ICD-10-CM Code L27.1

Localized skin eruption due to drugs and medicaments taken internally

Version 2020 Billable Code

Valid for Submission

L27.1 is a billable code used to specify a medical diagnosis of localized skin eruption due to drugs and medicaments taken internally. The code is valid for the year 2020 for the submission of HIPAA-covered transactions. The ICD-10-CM code L27.1 might also be used to specify conditions or terms like acneiform drug eruption, acneiform eruption, acneiform eruption due to chemical, adverse reaction to phenolphthalein, dermatitis due to drug and/or medicine taken internally, dermatitis due to substances taken internally, etc

ICD-10:L27.1
Short Description:Loc skin eruption due to drugs and meds taken internally
Long Description:Localized skin eruption due to drugs and medicaments taken internally

Tabular List of Diseases and Injuries

The Tabular List of Diseases and Injuries is a list of ICD-10 codes, organized "head to toe" into chapters and sections with guidance for inclusions, exclusions, descriptions and more. The following references are applicable to the code L27.1:

Use Additional Code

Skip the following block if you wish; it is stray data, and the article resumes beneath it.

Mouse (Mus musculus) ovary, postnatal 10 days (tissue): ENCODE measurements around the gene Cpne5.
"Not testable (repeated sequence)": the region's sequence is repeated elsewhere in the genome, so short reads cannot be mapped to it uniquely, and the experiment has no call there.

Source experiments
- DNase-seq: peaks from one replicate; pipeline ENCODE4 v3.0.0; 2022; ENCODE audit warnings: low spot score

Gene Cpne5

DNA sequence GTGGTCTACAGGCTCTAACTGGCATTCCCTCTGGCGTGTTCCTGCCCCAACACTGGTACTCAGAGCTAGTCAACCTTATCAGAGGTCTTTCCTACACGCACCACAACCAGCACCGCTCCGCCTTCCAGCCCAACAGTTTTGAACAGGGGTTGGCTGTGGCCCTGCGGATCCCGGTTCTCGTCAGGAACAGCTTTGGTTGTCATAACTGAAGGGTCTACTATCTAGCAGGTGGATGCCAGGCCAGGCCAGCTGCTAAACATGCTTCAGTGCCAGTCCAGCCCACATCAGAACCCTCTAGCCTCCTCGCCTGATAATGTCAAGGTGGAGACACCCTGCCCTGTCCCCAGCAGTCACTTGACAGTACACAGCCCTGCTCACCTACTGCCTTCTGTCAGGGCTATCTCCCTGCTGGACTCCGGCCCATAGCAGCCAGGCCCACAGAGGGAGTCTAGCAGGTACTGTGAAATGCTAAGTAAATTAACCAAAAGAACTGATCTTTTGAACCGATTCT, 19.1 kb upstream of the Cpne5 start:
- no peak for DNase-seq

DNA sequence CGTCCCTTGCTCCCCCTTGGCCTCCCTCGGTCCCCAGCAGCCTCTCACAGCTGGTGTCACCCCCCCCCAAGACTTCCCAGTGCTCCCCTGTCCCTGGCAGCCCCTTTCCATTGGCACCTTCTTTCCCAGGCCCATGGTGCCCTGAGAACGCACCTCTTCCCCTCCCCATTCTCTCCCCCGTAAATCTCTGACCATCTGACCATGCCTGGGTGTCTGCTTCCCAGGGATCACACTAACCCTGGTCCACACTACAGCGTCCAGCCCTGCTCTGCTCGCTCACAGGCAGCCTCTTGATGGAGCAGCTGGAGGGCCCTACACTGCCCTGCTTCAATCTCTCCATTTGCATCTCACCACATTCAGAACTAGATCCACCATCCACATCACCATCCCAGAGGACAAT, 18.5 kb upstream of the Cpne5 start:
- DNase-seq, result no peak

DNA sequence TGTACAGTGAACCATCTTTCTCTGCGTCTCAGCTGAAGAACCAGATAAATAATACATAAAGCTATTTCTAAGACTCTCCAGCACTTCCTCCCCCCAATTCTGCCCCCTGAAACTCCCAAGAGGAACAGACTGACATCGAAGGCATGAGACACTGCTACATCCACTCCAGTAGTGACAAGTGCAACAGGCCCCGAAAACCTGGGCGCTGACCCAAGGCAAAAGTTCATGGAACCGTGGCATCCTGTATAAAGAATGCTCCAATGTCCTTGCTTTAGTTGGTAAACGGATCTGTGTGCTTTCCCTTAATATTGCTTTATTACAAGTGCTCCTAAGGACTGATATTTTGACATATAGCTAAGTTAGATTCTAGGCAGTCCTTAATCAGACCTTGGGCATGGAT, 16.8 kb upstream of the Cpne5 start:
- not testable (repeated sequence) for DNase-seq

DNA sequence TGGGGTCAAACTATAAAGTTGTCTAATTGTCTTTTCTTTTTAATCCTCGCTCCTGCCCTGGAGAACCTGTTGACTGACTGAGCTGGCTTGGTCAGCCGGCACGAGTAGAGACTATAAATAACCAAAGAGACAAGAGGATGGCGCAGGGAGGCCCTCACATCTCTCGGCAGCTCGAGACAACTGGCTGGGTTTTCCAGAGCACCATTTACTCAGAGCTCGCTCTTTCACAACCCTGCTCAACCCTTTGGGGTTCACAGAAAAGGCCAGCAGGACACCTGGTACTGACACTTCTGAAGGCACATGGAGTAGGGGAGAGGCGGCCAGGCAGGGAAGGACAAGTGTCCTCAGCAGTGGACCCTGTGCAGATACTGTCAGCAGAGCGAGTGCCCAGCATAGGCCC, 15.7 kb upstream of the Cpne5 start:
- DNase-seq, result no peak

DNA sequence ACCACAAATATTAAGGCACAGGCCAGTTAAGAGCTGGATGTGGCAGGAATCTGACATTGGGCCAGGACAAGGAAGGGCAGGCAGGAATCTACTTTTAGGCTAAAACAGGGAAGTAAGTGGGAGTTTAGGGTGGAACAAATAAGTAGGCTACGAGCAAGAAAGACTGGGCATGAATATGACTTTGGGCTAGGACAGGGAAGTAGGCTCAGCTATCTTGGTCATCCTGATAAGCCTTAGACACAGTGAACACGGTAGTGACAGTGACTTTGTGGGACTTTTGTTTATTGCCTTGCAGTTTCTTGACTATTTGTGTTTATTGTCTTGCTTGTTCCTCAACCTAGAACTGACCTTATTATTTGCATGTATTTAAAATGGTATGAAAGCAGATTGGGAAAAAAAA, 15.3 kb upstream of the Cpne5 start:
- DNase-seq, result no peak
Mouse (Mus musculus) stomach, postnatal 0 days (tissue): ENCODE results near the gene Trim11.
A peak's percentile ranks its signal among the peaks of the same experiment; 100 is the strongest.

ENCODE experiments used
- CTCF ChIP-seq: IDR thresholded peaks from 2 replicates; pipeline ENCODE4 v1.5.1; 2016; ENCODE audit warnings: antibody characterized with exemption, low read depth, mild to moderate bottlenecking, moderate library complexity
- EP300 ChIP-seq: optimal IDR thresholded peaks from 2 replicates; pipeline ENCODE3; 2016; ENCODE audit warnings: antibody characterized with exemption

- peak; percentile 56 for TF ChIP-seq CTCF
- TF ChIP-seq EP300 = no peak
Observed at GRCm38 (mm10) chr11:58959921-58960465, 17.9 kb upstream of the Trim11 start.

Use Additional Code
The “use additional code” indicates that a secondary code could be used to further specify the patient’s condition. This note is not mandatory and is only used if enough information is available to assign an additional code.
  • code for adverse effect, if applicable, to identify drug T36 T50

Index to Diseases and Injuries

The Index to Diseases and Injuries is an alphabetical listing of medical terms, with each term mapped to one or more ICD-10 code(s). The following references for the code L27.1 are found in the index:


Synonyms

The following clinical terms are approximate synonyms or lay terms that might be used to identify the correct diagnosis code:

  • Acneiform drug eruption
  • Acneiform eruption
  • Acneiform eruption due to chemical
  • Adverse reaction to phenolphthalein
  • Dermatitis due to drug AND/OR medicine taken internally
  • Dermatitis due to substances taken internally
  • Drug-induced pseudolymphomatous eruption
  • Eczematous drug eruption
  • Fixed drug eruption
  • Fixed drug eruption due to phenolphthalein
  • Fixed drug reaction
  • Localized dermatitis caused by drug taken internally
  • Localized eczema due to systemically administered drug
  • Localized eruption of skin
  • Localized skin eruption caused by drug and medicament
  • Non-pigmenting fixed drug eruption

Diagnostic Related Groups

The ICD-10 code L27.1 is grouped in the following groups for version MS-DRG V37.0 What are Diagnostic Related Groups?
The Diagnostic Related Groups (DRGs) are a patient classification scheme which provides a means of relating the type of patients a hospital treats. The DRGs divides all possible principal diagnoses into mutually exclusive principal diagnosis areas referred to as Major Diagnostic Categories (MDC).
applicable from 10/01/2019 through 09/30/2020.

  • 606 - MINOR SKIN DISORDERS WITH MCC
  • 607 - MINOR SKIN DISORDERS WITHOUT MCC

Convert L27.1 to ICD-9

  • 693.0 - Drug dermatitis NOS (Approximate Flag)